US Extends Probe Into Applied Materials Over Alleged China Shipments

US chip manufacturing equipment maker Applied Materials said it received a new subpoena from the US Department of Commerce in May as US authorities continue a criminal investigation into allegations the Massachusetts-based firm supplied equipment to sanctioned Chinese chip maker Semiconductor Manufacturing International Corp (SMIC).

In February Applied Materials received a subpoena from the US Securities and Exchange Commission and two from the US Attorney’s Office for the District of Massachusetts, following a Commerce Department subpoena last November.

The probe involves criminal allegations that Applied Materials potentially evaded export restrictions in sending equipment to SMIC via South Korea without export licences, according to a Reuters report last November citing unnamed sources.

The company allegedly sent hundreds of millions of dollars’ worth of equipment from its plant in Gloucester, Massachusetts, to a subsidiary in South Korea and from there to SMIC, the report said.

Image credit: US government

SMIC growth

SMIC is China’s largest chipmaker and its ability to continue to thrive and to produce relatively high-end chips in spite of increasingly strict US sanctions has become a thorny issue in the US in an election year.

The company, which manufactures chips for US-sanctioned Huawei, became the world’s third-biggest contract chipmaker in the first quarter, with a market share of 6 percent, up from 5 percent in the same quarter a year ago, Counterpoint Research said in a study published last week.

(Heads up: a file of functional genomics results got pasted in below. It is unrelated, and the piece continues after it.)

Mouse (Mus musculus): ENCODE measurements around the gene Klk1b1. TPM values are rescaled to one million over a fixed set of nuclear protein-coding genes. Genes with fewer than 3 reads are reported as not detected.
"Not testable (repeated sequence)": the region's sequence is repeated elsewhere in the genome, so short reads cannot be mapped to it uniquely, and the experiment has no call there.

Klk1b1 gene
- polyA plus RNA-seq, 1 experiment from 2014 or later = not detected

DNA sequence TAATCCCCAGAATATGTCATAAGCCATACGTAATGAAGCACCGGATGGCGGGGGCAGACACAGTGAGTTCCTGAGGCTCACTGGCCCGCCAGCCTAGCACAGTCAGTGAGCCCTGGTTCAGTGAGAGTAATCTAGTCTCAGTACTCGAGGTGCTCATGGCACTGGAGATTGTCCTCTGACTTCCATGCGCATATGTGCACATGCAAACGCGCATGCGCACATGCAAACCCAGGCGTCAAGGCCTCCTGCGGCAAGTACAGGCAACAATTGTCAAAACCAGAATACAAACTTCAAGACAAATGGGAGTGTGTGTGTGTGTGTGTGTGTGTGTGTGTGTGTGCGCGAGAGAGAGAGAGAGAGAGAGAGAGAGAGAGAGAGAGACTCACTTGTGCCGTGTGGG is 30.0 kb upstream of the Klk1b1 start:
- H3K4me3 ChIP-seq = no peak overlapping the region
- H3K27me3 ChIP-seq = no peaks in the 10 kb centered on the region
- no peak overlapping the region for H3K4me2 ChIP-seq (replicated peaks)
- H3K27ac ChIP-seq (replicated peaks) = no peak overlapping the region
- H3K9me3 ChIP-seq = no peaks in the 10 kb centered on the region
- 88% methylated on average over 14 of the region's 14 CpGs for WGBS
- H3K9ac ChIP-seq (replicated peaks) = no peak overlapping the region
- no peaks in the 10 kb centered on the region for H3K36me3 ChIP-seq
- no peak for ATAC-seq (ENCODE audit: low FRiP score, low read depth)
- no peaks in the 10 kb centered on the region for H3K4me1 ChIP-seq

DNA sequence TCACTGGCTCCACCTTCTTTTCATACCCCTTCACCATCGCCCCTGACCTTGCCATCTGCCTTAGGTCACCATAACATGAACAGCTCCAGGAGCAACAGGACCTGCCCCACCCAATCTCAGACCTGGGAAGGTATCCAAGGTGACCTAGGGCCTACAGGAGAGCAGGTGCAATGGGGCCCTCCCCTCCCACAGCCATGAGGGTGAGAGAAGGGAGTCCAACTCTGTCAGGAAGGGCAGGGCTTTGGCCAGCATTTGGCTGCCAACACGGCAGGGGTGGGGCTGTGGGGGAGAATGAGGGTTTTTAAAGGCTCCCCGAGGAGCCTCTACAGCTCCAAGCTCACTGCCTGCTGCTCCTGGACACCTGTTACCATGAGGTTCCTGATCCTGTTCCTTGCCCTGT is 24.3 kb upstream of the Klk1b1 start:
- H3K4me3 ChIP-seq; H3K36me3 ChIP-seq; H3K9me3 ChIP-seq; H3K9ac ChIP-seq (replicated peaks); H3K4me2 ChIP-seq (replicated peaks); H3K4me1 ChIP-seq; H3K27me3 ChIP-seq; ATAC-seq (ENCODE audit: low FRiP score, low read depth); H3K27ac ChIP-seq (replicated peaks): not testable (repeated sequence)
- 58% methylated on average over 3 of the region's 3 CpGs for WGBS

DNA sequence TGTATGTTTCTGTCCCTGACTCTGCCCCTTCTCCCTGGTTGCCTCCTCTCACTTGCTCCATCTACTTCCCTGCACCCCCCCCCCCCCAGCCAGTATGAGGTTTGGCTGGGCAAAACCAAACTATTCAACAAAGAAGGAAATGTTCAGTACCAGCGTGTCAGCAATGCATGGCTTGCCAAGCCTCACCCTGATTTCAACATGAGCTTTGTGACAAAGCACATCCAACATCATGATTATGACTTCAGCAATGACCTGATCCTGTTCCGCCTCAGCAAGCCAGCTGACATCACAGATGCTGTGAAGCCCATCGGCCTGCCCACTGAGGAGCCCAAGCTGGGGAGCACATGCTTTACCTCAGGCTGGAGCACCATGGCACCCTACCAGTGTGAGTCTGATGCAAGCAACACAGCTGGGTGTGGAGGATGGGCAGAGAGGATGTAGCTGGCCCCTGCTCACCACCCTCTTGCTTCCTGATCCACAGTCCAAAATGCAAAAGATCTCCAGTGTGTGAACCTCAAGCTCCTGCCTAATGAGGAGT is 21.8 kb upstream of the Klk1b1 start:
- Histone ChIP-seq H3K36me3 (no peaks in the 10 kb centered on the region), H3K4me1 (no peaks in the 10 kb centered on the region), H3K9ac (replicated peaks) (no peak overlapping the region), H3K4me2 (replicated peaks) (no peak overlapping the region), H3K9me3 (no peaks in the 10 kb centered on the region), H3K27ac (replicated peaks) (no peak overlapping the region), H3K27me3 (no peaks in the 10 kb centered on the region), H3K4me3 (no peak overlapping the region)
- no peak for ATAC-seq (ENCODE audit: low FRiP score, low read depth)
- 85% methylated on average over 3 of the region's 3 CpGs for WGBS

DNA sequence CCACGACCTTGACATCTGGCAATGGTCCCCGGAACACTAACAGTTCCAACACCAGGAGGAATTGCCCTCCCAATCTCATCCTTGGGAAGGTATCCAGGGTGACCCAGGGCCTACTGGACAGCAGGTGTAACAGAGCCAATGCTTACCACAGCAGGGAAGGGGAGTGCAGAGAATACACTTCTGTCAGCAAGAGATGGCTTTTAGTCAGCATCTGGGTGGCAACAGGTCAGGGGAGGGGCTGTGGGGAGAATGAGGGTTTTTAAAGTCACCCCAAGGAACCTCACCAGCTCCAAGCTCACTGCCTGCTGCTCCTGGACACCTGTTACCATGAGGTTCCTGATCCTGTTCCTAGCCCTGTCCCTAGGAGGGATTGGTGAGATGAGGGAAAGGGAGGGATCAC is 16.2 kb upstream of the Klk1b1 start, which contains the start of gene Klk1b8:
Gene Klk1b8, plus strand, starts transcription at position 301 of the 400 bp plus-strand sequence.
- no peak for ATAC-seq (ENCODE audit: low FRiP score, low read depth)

SMIC overtook GlobalFoundries and Taiwan’s United Microelectronics Corp and stands behind only Taiwan Semiconductor Manufacturing Company and South Korea’s Samsung Foundry, with respectively 62 percent and 13 percent of the market, the study found.

“SMIC’s quarterly results surpassed market expectations, and the company secured the No. 3 position in foundry revenue market share in Q1 2024 for the first time, as demand recovery begins in China, including CIS, PMIC, IoT, and DDIC applications,” Counterpoint said.

Sanctions

SMIC makes chips used in automobiles, smartphones, computers and embedded devices, with more than 80 percent of its revenues for the quarter from customers in China.

In March a senior US Commerce Department official told a congressional hearing that SMIC may have violated US laws in manufacturing a high-end 7 nanometre chip for Huawei’s flagship Mate 60 Pro smartphone last year.

SMIC is a major recipient of investments from China’s “Big Fund”, formed to move the country toward semiconductor self-sufficiency.

A third phase of the fund was launched on Monday worth 344 billion yuan, or roughly $47.5bn (£37bn).

Matthew Broersma

Matt Broersma is a long standing tech freelance, who has worked for Ziff-Davis, ZDnet and other leading publications

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